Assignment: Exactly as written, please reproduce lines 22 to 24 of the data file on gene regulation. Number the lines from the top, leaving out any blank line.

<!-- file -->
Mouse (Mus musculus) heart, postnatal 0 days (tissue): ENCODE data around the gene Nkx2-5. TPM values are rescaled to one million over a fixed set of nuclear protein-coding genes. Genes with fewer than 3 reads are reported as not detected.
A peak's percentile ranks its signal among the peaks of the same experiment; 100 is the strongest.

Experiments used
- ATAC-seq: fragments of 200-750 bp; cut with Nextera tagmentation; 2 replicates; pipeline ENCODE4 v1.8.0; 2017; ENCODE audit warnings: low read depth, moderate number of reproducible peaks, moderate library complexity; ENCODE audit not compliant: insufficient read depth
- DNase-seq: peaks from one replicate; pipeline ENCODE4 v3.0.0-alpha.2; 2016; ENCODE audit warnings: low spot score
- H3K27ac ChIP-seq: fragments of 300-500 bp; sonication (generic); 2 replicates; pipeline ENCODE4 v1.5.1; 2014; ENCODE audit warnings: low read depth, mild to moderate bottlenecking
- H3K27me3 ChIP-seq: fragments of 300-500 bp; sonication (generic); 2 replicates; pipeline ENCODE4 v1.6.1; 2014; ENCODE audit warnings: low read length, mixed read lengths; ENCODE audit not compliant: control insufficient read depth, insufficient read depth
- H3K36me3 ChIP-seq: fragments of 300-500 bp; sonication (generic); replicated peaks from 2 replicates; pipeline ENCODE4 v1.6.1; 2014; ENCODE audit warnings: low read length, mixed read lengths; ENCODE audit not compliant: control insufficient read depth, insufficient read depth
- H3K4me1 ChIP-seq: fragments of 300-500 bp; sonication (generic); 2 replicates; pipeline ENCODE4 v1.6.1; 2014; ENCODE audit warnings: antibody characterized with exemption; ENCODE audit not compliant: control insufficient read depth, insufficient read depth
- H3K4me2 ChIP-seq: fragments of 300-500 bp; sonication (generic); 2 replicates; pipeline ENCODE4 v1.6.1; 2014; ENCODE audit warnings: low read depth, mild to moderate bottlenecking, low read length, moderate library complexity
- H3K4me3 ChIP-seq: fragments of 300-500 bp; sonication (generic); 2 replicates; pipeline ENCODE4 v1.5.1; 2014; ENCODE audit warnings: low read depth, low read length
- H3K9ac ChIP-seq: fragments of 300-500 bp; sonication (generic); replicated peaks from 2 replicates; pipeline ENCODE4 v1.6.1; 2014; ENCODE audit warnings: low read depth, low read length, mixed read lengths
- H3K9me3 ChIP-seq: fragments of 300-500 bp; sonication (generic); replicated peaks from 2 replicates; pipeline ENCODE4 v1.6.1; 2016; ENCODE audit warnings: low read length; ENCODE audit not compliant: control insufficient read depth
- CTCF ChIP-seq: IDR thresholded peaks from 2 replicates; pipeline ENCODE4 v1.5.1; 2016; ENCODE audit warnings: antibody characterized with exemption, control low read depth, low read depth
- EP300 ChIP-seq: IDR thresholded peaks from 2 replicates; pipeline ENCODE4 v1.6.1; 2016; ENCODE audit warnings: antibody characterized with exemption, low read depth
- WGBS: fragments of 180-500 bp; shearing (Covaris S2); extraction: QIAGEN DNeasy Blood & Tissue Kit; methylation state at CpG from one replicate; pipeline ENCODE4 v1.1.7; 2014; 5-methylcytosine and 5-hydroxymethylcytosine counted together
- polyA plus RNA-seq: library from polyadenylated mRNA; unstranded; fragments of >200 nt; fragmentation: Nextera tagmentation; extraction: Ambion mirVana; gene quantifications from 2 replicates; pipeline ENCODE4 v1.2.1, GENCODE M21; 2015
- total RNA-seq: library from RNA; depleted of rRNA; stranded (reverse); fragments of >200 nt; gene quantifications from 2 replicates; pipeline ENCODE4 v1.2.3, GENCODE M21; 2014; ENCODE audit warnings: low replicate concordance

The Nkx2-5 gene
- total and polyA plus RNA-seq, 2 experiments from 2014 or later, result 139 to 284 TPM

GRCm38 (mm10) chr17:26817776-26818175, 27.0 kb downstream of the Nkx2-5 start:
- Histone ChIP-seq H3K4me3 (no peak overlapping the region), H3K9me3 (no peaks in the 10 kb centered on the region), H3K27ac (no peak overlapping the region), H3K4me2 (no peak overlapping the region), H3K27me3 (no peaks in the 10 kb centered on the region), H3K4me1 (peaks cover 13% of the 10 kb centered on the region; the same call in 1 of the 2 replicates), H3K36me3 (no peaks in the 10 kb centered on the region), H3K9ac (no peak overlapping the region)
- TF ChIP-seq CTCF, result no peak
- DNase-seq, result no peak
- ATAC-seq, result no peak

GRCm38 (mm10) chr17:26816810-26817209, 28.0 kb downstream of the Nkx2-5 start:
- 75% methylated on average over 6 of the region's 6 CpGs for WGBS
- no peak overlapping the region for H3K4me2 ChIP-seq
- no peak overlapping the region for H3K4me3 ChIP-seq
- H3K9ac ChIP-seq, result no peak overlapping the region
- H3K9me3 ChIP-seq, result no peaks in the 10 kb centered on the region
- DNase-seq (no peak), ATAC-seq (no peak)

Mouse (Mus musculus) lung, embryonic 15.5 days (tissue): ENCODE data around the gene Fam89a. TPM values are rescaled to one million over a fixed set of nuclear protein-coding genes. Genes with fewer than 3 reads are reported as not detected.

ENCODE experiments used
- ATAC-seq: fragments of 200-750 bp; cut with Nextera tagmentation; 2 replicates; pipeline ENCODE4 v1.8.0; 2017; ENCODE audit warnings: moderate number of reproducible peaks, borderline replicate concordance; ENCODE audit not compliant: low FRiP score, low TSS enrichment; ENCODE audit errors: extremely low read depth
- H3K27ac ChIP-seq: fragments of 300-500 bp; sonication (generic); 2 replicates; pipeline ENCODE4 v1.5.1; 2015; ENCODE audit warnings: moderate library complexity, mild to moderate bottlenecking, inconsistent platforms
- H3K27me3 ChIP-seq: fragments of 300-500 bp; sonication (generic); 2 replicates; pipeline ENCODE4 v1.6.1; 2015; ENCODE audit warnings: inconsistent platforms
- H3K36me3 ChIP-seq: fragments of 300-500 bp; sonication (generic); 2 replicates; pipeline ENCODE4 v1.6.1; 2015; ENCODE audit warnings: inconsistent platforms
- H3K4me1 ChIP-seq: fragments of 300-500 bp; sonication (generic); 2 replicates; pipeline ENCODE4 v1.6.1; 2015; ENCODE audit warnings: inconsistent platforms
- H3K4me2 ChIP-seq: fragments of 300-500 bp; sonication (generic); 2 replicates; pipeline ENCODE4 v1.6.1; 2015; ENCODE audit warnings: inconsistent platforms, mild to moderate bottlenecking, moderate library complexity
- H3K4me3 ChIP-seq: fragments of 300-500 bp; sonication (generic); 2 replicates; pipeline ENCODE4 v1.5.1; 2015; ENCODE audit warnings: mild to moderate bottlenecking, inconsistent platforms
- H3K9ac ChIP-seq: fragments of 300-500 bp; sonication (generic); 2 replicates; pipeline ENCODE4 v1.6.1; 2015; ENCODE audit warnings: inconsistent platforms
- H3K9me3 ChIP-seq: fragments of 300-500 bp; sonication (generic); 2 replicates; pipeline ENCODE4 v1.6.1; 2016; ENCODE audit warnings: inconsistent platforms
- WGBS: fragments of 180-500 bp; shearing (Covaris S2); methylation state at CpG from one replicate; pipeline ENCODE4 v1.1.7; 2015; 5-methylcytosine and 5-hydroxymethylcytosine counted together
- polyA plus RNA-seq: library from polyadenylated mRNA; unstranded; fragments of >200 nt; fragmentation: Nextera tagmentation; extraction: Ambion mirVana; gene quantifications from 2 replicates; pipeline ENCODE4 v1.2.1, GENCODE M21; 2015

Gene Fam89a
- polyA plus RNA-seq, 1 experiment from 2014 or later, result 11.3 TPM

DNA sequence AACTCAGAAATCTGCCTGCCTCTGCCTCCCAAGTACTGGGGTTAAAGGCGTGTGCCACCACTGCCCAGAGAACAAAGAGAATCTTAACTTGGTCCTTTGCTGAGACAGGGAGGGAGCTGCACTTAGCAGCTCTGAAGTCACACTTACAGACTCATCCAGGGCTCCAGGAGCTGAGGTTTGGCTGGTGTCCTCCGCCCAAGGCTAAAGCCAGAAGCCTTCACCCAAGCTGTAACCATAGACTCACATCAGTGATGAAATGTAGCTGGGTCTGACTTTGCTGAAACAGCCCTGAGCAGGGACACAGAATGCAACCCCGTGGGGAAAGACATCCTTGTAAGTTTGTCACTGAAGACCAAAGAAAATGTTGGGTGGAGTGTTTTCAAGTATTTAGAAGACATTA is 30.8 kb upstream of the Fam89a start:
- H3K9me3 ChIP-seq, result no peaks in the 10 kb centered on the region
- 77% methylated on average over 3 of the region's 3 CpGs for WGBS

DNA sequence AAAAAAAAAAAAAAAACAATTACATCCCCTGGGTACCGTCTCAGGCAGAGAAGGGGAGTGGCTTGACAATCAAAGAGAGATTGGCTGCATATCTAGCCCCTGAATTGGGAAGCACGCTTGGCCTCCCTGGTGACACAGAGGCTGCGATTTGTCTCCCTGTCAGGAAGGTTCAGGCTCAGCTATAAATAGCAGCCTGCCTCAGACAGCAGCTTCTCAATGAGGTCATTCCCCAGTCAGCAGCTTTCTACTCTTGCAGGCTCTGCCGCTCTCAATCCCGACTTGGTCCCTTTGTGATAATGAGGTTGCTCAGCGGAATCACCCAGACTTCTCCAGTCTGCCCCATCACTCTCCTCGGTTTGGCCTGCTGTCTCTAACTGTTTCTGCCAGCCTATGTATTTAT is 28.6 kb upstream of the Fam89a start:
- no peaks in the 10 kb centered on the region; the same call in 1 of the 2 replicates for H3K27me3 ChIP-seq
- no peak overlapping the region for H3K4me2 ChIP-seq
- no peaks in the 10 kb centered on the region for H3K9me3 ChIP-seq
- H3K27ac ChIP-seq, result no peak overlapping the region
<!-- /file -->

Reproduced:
- Histone ChIP-seq H3K4me3 (no peak overlapping the region), H3K9me3 (no peaks in the 10 kb centered on the region), H3K27ac (no peak overlapping the region), H3K4me2 (no peak overlapping the region), H3K27me3 (no peaks in the 10 kb centered on the region), H3K4me1 (peaks cover 13% of the 10 kb centered on the region; the same call in 1 of the 2 replicates), H3K36me3 (no peaks in the 10 kb centered on the region), H3K9ac (no peak overlapping the region)
- TF ChIP-seq CTCF, result no peak
- DNase-seq, result no peak